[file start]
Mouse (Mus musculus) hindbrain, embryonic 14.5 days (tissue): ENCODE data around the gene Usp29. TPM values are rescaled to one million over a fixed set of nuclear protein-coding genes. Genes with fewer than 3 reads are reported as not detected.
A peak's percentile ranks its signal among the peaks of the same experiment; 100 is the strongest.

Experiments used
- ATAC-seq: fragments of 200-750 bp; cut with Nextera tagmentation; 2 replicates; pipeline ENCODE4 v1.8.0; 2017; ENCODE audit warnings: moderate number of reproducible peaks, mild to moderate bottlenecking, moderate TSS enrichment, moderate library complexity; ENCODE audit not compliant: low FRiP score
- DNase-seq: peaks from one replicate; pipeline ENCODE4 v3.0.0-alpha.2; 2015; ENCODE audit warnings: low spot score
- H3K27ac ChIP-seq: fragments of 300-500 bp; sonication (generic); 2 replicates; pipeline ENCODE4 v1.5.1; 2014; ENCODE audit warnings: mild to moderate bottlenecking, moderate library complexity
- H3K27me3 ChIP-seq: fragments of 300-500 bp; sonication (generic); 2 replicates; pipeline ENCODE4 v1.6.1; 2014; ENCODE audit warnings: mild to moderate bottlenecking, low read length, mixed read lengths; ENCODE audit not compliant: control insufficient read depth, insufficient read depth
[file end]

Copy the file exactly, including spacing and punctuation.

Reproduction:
Mouse (Mus musculus) hindbrain, embryonic 14.5 days (tissue): ENCODE data around the gene Usp29. TPM values are rescaled to one million over a fixed set of nuclear protein-coding genes. Genes with fewer than 3 reads are reported as not detected.
A peak's percentile ranks its signal among the peaks of the same experiment; 100 is the strongest.

Experiments used
- ATAC-seq: fragments of 200-750 bp; cut with Nextera tagmentation; 2 replicates; pipeline ENCODE4 v1.8.0; 2017; ENCODE audit warnings: moderate number of reproducible peaks, mild to moderate bottlenecking, moderate TSS enrichment, moderate library complexity; ENCODE audit not compliant: low FRiP score
- DNase-seq: peaks from one replicate; pipeline ENCODE4 v3.0.0-alpha.2; 2015; ENCODE audit warnings: low spot score
- H3K27ac ChIP-seq: fragments of 300-500 bp; sonication (generic); 2 replicates; pipeline ENCODE4 v1.5.1; 2014; ENCODE audit warnings: mild to moderate bottlenecking, moderate library complexity
- H3K27me3 ChIP-seq: fragments of 300-500 bp; sonication (generic); 2 replicates; pipeline ENCODE4 v1.6.1; 2014; ENCODE audit warnings: mild to moderate bottlenecking, low read length, mixed read lengths; ENCODE audit not compliant: control insufficient read depth, insufficient read depth